Staff file photo / Tennessee Department of Labor and Workforce Development Commissioner Jeff McCord was at the Gestamp plant on Hickory Valley Road on Friday.

Helping transport high school students to and from their jobs and offering tax incentives for companies who hire them were ideas raised Friday to spur more apprentices in Chattanooga.

"This is less about innovation but more about execution," said Jeff McCord, Tennessee's commissioner of labor and workforce development, to about 30 business people and educators who gathered at the offices of Volkswagen supplier Gestamp.

The company has been cited for its efforts with Hamilton County's Work-Based Learning Program which permits Gestamp to identify and train high school juniors and seniors to work at its production facilities in Chattanooga.

"There are pockets of excellence in the state," said McCord. "This is one of them."

He said that his aim is to learn "best practices" around work-based learning and take those to other parts of Tennessee.

McCord said that providing financial incentives to companies to expand or locate in Tennessee is something other states do as well. But, offering businesses a skilled workforce is a difference-maker, he said.

"It's a competitive advantage," McCord said.

Chattanooga Mayor Andy Berke said that offering companies talented employees is "the critical question of our age."

"We want to make sure people have the skills," he said.

Kyle Page, project director for the Partnerships in Industry & Education Center in Bradley County, Tennessee, said transportation is "a huge issue" for connecting students with apprenticeships.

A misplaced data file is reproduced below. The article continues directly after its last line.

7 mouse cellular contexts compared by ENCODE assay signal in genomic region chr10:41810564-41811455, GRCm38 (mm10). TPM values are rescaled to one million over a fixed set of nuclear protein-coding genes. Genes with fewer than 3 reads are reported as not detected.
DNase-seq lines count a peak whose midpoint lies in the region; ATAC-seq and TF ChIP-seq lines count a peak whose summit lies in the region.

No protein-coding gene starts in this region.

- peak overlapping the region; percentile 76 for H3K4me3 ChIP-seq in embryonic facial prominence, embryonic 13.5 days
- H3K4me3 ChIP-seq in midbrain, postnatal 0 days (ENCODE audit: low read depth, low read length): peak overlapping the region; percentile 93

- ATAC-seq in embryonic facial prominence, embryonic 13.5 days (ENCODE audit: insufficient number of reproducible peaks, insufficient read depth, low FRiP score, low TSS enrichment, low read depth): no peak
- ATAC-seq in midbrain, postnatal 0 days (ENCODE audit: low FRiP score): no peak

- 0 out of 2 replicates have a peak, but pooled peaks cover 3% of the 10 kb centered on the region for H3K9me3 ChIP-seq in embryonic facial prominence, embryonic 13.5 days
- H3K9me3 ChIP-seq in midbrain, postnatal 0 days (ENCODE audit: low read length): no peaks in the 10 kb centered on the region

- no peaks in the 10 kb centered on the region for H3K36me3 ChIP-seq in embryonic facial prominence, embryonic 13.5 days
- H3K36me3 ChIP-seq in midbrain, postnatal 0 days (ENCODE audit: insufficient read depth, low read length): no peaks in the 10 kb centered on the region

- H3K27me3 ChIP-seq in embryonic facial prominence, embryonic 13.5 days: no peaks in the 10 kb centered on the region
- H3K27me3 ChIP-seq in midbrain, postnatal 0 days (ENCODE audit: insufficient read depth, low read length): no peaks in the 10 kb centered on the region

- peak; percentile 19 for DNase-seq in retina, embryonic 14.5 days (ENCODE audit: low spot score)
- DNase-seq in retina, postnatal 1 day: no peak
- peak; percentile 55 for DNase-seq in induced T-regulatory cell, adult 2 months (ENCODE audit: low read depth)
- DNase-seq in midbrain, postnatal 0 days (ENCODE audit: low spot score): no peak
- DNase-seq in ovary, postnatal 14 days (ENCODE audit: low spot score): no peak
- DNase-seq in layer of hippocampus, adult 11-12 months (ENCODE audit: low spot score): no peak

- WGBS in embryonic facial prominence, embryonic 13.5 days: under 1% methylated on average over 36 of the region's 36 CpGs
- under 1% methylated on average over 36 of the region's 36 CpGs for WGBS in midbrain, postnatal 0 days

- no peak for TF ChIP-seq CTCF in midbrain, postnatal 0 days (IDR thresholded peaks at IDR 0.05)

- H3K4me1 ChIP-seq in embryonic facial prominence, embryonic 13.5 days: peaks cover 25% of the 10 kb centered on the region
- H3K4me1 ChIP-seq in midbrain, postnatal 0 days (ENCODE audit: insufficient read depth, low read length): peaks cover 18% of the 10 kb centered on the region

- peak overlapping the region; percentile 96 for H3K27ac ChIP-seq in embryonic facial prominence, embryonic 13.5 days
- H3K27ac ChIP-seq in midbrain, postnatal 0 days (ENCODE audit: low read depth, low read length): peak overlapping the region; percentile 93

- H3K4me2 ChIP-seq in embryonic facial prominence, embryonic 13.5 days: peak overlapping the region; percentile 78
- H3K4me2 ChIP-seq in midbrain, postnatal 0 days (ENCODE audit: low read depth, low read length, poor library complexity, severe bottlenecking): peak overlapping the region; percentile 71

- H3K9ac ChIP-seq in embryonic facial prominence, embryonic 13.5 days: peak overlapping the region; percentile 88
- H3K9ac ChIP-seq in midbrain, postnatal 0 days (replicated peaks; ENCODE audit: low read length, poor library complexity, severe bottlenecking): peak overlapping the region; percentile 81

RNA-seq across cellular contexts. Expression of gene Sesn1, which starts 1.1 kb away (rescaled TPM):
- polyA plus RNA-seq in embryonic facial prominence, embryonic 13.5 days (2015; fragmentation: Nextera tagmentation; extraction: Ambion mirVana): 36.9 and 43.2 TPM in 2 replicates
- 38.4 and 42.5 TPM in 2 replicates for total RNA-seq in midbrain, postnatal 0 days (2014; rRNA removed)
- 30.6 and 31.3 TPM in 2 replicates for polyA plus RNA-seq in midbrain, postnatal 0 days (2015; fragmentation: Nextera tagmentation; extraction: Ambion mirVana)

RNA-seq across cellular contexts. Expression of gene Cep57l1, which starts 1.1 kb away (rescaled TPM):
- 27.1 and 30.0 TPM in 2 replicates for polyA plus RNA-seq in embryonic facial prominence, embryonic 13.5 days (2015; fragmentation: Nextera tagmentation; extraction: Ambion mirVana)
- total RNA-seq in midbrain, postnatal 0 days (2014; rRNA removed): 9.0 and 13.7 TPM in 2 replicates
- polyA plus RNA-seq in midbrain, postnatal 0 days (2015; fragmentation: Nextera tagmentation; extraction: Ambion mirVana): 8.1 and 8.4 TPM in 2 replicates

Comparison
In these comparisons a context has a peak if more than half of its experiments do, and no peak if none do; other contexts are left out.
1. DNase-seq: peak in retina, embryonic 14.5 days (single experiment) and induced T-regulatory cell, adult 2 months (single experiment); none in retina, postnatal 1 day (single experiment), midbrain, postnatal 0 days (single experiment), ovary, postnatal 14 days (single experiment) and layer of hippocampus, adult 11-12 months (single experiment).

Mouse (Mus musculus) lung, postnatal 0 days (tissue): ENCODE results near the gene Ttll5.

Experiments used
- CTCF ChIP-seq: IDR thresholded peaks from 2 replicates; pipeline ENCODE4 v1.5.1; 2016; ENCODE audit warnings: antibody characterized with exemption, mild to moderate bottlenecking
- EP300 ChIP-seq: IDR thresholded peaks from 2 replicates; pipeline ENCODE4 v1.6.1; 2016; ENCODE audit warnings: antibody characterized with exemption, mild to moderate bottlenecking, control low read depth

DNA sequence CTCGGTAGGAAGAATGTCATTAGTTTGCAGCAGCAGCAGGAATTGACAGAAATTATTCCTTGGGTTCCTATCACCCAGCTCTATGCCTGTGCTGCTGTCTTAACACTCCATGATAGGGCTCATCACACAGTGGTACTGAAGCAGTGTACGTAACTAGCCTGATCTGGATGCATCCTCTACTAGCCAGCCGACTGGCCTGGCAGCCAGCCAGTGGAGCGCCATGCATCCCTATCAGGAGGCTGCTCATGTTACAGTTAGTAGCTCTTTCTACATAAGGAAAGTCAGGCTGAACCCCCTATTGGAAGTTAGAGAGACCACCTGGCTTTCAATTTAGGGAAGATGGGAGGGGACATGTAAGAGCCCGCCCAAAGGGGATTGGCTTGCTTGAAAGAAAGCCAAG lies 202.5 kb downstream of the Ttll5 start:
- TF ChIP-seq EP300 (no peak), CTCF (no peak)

"That's a barrier," said Page, who is overseeing the retrofit of a 200,000-square-foot facility that's becoming a regional education and training site.

Molly Blankenship, executive director of the Chattanooga 2.0 education initiative, said that it's estimated that one in 10 families in Hamilton County don't have access to one vehicle.

But, she said, that solving the transportation barrier is "a complicated issue."

Christina Henderson, who works in human resources at Gestamp, said some students use Uber to get to their jobs at Gestamp.

"It's definitely an issue," she said.

Also, Henderson suggested providing tax incentives to companies which have apprentices.

Brittany Cannon, the work-based learning coordinator for the Bradley school district, said there's a perception among some people that manufacturing won't produce the kinds of jobs they want.

She said that exposing teachers and others to industry helps change that perception.

Henderson said Gestamp, which provides stamped parts for VW's Chattanooga assembly plant, has 56 apprentices. Some 30 are high school students, while 26 are working in connection with Chattanooga State Community College.

Contact Mike Pare at or 423-757-6318. Follow him on Twitter @MikePareTFP.